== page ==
And what about the incumbent Congressman, Scott DesJarlais? In terms of raising the funds needed to run a re-election campaign, his disclosure report is nothing short of an unmitigated disaster. He's pulled in just $39,000 in the last quarter and has just $88,000 in the bank. That's 8 to 1 behind in money compared to Jim Tracy.  Aides say DesJarlais has been busy with his congressional duties not holding fund raisers. They say he has plenty of time to gather the funds he needs before the August 2014 primary, but one prestigious national political publication (ROLL CALL) calls DesJarlais financing "paltry" for an incumbent. No matter how the incumbent tries to spin it, it's clear DesJarlais' lack of funds is another sign that he continues to suffer in the wake of the disclosures of his personal behavior regarding a decade-old divorce case. It's an issue that has dogged him since his first race for office in 2010.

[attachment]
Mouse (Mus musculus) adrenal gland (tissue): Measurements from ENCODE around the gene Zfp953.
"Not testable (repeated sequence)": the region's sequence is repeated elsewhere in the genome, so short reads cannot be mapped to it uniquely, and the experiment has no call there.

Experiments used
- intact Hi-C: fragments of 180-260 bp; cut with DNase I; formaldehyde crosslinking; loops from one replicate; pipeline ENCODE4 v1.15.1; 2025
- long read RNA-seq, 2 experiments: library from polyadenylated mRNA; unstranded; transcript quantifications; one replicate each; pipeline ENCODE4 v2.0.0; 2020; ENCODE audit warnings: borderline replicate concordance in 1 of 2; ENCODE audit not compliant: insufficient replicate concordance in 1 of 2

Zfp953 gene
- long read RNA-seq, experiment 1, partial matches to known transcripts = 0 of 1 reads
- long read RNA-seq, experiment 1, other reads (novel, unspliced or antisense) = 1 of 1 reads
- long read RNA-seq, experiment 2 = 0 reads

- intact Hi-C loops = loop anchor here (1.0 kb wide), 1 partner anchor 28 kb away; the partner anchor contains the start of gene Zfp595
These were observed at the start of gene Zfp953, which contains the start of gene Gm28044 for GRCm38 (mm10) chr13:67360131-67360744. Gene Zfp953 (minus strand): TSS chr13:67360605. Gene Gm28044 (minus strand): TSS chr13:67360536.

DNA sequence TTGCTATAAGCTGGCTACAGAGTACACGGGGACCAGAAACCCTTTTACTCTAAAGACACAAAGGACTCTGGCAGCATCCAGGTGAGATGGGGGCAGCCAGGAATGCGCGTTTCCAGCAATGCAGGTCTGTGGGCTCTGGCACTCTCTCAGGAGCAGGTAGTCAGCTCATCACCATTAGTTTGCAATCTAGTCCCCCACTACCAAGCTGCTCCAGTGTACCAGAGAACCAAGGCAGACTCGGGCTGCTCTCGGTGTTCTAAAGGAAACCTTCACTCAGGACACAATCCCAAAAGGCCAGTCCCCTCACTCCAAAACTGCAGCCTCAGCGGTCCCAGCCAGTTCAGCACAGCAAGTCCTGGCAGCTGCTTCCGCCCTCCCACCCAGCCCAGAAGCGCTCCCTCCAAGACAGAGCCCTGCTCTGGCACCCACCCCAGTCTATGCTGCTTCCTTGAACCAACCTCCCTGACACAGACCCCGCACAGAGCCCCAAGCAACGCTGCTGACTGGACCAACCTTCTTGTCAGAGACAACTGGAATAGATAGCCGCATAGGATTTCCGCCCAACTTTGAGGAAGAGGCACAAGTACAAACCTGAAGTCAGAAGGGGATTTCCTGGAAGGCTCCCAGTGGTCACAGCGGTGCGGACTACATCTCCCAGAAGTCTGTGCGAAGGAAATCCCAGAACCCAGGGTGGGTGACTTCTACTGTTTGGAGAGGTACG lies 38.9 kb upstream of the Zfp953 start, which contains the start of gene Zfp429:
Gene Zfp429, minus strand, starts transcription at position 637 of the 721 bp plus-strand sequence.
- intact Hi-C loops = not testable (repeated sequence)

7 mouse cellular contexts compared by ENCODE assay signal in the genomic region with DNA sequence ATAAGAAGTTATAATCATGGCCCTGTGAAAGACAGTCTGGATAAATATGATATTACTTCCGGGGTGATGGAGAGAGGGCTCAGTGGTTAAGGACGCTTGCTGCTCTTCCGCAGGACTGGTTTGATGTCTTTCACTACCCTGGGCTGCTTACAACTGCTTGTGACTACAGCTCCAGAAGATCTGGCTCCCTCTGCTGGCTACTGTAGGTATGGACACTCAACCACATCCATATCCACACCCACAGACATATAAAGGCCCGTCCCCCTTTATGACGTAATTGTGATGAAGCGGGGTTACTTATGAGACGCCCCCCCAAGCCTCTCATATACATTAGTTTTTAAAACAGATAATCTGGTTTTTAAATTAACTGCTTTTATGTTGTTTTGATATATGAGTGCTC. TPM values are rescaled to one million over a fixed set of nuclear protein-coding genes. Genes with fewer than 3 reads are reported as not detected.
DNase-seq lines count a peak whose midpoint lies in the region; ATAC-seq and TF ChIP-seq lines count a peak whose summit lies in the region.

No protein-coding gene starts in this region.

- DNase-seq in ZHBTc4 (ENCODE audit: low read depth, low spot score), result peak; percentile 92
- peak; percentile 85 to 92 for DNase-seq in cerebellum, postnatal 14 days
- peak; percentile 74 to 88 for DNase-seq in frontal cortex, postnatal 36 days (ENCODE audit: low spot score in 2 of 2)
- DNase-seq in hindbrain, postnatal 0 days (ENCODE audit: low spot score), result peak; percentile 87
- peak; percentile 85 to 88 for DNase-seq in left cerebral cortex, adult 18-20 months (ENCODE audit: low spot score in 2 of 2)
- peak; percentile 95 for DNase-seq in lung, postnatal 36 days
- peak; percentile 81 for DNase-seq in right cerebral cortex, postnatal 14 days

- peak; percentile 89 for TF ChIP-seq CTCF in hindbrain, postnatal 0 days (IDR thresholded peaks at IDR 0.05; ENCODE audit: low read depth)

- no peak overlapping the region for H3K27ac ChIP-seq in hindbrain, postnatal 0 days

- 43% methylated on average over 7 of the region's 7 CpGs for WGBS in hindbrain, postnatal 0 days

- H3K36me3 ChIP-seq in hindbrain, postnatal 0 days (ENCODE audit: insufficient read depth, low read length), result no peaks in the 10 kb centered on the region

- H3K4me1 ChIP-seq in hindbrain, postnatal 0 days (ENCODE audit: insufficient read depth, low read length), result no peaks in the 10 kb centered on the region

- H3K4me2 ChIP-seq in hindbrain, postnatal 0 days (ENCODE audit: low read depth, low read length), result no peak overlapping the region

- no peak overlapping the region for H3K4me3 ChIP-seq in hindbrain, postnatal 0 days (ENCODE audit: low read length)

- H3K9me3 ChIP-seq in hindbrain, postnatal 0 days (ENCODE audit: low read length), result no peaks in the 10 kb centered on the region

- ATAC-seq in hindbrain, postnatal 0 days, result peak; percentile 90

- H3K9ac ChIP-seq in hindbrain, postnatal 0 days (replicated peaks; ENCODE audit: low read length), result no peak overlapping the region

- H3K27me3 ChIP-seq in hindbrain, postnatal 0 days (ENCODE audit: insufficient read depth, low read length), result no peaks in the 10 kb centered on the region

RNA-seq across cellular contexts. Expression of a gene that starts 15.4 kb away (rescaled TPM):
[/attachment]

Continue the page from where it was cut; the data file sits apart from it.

Back in Nashville, all eyes are on the State Senate race next year to fill the post of longtime Democratic incumbent Douglas Henry. Attorney Jeff Yarbro almost defeated Henry in the primary in 2010.  And he's off to a strong start again disclosing fund raising of nearly $95,000 and total funds available of over $100,000.

That's a margin of more than 4 to 1 over his likely primary opponent, Metro Councilman Jason Holleman, who says he's raised $22,000 so far. Holleman is also an attorney and has the endorsement and financial support of former Nashville Mayor Bill Purcell, who is one of Holleman's law partners.